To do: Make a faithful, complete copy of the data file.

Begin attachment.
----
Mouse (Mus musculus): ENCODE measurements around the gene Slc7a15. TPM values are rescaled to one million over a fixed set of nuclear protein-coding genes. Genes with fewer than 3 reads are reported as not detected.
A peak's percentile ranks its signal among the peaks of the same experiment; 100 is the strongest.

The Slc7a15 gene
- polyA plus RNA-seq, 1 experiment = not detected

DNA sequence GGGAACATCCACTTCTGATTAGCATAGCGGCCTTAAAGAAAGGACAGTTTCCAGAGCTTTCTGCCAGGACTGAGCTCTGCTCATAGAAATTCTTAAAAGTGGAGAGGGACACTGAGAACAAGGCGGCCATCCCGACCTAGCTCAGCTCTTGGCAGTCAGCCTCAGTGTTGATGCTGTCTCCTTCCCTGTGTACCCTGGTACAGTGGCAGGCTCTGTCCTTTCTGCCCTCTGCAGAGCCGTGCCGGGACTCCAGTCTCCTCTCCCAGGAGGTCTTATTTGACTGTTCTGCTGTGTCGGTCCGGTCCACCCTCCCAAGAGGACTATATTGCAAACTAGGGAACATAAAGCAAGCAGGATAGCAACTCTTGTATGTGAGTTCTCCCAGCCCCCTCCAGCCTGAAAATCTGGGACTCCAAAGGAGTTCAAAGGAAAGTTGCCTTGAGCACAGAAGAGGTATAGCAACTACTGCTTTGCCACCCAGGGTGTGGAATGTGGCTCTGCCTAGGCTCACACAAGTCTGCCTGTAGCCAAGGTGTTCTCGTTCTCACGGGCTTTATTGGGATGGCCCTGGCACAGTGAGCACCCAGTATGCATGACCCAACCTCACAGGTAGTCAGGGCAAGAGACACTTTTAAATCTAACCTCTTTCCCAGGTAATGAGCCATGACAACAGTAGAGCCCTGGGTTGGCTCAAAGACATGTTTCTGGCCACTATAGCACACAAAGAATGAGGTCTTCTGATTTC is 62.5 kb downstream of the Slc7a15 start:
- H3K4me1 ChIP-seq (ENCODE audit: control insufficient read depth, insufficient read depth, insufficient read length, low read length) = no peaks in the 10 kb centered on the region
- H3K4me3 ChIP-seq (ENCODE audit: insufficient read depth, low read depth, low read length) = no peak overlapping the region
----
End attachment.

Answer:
Mouse (Mus musculus): ENCODE measurements around the gene Slc7a15. TPM values are rescaled to one million over a fixed set of nuclear protein-coding genes. Genes with fewer than 3 reads are reported as not detected.
A peak's percentile ranks its signal among the peaks of the same experiment; 100 is the strongest.

The Slc7a15 gene
- polyA plus RNA-seq, 1 experiment = not detected

DNA sequence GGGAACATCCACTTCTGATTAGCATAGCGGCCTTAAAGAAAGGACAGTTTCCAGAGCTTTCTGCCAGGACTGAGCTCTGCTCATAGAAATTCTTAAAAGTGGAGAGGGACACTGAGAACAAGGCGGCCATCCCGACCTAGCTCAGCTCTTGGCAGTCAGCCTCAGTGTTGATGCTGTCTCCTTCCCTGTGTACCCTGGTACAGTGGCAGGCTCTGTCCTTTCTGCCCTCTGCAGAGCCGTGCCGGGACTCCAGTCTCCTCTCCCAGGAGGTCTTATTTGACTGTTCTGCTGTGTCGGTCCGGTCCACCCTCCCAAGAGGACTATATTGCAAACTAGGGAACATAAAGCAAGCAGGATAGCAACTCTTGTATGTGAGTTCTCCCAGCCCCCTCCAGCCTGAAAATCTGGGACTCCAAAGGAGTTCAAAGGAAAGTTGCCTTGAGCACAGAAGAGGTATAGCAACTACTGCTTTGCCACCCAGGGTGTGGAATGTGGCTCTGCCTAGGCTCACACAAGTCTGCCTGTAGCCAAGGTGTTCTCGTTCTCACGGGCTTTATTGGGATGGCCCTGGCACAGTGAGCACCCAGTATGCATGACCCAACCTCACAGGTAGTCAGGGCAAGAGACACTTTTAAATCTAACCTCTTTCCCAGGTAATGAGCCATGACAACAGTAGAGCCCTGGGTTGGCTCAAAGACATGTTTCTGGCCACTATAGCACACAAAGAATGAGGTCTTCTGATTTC is 62.5 kb downstream of the Slc7a15 start:
- H3K4me1 ChIP-seq (ENCODE audit: control insufficient read depth, insufficient read depth, insufficient read length, low read length) = no peaks in the 10 kb centered on the region
- H3K4me3 ChIP-seq (ENCODE audit: insufficient read depth, low read depth, low read length) = no peak overlapping the region